Accreditation agency reverses most criticism of Cobb County Schools

The Cobb County School Board met to discuss directives for improvement from accreditation agency Cognia. (Christine Tannous /

Credit: Christine Tannous/AJC

Credit: Christine Tannous/AJC

The Cobb County School Board met to discuss directives for improvement from accreditation agency Cognia. (Christine Tannous /

The state’s largest accreditation agency for K-12 schools walked back last year’s findings that the Cobb County School District rushed into policy changes and did not properly vet spending decisions.

But Cognia stood by its criticism of how the Board of Education functions.

“The evidence indicated that the board is fractured. You are divided,” said Mark Elgart, the president and CEO of Cognia, at a school board meeting on Monday. “You can watch one board meeting, you can watch 10 board meetings, you can watch 50. It’s highly evident.”

Elgart specifically pointed to the way the board usually votes along political party lines. He encouraged the board members to set aside personal agendas.

The reversal means the district won’t have to show evidence of improvement to Cognia until 2024.

The school district — the state’s second largest — was the subject of a special review by Cognia in August after the accreditation agency received complaints from board members, residents and teachers. The complaints focused on the board’s governance and financial decisions during the COVID-19 pandemic.

But in a departure from the original review, Elgart on Monday commended the board for its fiscal responsibility and for following correct procedures when implementing policy changes.

He told board members that the original review was largely conducted by volunteers and not checked by professional staff members because there was no change to the district’s accreditation status. At the district’s request, employees conducted a review of the findings and reexamined evidence provided by the district.

That led to rescinding several of the recommendations for improvement listed in Cognia’s November report.

“The report and its findings are no longer valid and are replaced by the observations and direction provided in this letter,” Elgart said in a letter to Superintendent Chris Ragsdale dated March 3.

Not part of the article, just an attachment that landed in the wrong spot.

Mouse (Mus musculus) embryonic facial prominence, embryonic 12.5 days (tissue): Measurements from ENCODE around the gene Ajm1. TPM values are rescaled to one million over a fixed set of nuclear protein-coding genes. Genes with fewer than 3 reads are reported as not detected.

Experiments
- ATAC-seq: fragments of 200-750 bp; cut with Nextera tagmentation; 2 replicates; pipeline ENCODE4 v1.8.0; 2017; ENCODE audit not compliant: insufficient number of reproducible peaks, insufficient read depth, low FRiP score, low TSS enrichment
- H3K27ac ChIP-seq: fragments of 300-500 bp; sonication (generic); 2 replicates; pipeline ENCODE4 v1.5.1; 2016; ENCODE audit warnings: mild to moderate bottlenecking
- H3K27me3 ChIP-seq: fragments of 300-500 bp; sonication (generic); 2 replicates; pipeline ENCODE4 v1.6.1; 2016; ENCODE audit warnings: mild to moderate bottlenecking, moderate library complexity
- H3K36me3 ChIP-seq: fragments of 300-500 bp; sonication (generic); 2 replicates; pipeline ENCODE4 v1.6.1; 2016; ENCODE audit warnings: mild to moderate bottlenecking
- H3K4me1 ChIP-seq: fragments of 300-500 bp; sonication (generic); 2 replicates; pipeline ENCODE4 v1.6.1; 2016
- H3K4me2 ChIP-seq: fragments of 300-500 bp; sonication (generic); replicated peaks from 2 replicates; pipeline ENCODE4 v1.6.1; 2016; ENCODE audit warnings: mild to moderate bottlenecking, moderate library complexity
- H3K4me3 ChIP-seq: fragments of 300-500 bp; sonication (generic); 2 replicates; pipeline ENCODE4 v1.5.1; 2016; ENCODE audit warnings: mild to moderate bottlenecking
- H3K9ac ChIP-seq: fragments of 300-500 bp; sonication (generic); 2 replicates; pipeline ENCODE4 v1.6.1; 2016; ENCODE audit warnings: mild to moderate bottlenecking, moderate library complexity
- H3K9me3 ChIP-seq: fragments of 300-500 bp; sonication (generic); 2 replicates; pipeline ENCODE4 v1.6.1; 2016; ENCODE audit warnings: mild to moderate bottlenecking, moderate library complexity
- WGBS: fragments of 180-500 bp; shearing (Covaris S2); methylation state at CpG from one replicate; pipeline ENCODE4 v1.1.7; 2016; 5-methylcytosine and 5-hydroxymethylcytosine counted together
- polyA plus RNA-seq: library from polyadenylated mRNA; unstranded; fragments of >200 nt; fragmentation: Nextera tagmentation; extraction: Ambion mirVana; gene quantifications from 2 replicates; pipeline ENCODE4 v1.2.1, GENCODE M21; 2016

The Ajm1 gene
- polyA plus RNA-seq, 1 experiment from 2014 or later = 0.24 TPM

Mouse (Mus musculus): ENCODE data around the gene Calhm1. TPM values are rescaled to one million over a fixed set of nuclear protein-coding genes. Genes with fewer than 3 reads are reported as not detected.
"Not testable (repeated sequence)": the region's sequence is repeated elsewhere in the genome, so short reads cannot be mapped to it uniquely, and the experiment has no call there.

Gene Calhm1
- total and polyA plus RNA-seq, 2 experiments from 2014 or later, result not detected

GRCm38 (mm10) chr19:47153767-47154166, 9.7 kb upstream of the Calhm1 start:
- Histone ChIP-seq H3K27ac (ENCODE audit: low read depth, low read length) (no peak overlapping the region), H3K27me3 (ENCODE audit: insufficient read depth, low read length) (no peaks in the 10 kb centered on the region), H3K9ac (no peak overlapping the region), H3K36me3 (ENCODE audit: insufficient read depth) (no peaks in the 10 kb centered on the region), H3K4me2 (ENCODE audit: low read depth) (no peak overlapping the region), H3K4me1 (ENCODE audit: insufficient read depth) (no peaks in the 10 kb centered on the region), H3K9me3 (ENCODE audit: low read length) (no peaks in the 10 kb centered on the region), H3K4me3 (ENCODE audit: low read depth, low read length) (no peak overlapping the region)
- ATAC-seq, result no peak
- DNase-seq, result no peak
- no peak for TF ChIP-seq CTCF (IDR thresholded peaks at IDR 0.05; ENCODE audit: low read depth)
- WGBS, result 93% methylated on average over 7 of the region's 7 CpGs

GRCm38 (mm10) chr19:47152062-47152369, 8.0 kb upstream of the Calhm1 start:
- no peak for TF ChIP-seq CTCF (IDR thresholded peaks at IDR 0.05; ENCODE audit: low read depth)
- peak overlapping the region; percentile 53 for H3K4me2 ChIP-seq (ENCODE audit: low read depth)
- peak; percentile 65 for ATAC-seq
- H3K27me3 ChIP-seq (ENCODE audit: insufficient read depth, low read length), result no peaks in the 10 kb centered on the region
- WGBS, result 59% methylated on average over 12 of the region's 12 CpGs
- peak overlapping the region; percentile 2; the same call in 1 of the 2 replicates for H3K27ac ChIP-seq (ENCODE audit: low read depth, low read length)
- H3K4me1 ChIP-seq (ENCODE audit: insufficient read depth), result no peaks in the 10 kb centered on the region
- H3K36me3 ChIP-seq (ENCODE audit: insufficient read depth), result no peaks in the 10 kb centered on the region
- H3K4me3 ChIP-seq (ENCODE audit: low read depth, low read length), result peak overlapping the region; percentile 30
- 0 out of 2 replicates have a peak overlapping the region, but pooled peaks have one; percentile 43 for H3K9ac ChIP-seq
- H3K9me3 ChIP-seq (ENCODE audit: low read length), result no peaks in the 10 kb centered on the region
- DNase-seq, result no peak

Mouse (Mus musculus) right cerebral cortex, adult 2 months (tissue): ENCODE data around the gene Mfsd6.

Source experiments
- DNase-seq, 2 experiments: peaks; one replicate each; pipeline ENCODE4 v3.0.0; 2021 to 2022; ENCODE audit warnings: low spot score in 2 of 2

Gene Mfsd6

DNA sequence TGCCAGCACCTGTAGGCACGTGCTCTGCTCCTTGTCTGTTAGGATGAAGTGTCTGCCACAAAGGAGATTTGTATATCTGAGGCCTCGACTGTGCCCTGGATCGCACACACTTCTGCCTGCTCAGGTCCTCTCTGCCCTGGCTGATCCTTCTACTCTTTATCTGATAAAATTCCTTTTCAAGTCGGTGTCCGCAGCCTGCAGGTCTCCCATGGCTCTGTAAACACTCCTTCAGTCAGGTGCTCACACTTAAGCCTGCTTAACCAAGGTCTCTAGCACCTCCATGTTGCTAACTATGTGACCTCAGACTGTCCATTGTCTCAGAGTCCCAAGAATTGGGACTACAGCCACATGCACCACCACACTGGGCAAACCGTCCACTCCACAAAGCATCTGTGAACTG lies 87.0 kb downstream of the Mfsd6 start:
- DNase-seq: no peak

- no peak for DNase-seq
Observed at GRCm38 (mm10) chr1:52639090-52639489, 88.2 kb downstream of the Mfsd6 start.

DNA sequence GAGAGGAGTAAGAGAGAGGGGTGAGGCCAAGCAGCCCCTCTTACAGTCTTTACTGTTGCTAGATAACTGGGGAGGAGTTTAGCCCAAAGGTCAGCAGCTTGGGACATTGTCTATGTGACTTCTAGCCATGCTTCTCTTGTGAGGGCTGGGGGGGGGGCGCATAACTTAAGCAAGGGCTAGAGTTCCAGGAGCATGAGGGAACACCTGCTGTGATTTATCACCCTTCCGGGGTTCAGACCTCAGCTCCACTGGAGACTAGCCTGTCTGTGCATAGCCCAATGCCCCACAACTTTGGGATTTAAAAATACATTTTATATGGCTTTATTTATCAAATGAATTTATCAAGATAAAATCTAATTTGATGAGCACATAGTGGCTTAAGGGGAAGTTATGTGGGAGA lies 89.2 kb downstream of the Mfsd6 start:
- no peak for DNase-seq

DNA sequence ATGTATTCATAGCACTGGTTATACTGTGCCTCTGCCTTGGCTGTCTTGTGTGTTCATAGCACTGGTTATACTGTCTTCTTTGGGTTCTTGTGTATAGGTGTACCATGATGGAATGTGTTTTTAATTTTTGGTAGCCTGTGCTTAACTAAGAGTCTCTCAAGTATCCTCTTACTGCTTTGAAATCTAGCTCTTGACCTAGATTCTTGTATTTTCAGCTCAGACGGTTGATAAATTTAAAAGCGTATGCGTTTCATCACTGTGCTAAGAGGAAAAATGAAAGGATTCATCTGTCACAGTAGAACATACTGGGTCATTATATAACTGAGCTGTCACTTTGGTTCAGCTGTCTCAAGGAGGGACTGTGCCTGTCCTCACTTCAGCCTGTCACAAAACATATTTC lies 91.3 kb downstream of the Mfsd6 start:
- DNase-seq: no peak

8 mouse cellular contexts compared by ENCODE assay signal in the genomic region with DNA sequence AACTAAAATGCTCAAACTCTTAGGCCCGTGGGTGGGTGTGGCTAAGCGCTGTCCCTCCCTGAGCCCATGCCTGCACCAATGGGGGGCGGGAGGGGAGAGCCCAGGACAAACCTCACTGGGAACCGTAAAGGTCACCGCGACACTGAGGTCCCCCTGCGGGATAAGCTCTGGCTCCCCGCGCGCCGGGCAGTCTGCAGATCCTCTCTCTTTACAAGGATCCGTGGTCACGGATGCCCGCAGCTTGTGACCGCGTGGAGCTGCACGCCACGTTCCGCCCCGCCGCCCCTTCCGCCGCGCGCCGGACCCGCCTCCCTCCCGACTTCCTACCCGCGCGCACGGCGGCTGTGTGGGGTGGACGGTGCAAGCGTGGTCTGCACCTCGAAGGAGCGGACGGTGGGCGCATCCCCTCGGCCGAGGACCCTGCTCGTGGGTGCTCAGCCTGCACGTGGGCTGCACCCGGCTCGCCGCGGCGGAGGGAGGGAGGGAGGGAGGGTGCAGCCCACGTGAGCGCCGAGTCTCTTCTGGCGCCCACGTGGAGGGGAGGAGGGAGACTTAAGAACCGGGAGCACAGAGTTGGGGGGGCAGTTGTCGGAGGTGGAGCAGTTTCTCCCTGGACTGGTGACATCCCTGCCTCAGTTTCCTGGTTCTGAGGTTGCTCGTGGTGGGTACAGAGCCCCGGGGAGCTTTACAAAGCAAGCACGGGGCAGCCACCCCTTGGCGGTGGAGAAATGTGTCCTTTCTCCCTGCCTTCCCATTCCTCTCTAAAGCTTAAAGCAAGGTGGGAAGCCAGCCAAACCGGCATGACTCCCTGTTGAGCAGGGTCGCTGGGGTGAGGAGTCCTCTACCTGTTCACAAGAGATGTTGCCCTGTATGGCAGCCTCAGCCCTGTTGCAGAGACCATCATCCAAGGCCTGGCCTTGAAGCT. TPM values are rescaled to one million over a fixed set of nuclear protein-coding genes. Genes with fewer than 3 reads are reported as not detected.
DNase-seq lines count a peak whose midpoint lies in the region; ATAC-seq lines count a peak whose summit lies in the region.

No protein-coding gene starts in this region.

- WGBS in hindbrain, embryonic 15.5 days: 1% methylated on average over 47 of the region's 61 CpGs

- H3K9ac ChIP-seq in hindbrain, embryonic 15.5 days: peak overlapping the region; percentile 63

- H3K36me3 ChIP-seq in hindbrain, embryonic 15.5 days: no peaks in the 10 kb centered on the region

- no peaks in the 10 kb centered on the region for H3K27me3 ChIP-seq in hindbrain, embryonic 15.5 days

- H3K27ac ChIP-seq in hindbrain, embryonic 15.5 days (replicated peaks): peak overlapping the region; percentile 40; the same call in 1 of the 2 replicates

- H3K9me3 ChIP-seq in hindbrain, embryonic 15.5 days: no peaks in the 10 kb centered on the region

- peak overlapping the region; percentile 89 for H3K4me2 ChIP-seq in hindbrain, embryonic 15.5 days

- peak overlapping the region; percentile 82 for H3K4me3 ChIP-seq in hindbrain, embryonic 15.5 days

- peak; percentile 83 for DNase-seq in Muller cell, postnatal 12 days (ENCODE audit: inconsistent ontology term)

Three of the board’s seven members were among the complainants that led to the review. The three Black Democrat members accused the four white Republican members of preventing them from speaking at meetings or adding items to the agenda.

Board member Jaha Howard, one of the three board members who had complained, called the agency’s reversal “a major power flex.”

“Now it makes sense why we never had a public conversation about the findings for over three months,” he said. “It must be nice to have powerful friends who can have an accrediting body completely shift their tune.”

Board Chair David Chastain said the board will continue to work on improving professionalism.

“You bring seven independent people together as a team that didn’t go through human resources. They were elected by the people — sometimes it’s going to be a bumpy road,” he said. “But I do not question that every individual on the board and everybody in the school district has the best interest of our kids at heart.”

Although Georgia law does not require that districts be accredited, students must graduate from accredited schools to take advantage of the state’s college scholarship program. Cognia accredits most of Georgia’s public school systems.

The school district has also been consulting with the Georgia Accrediting Commission, Phillip Murphy, the organization’s executive director, recently told The Atlanta Journal-Constitution. Representatives from the alternative agency visited each of Cobb’s high schools in February.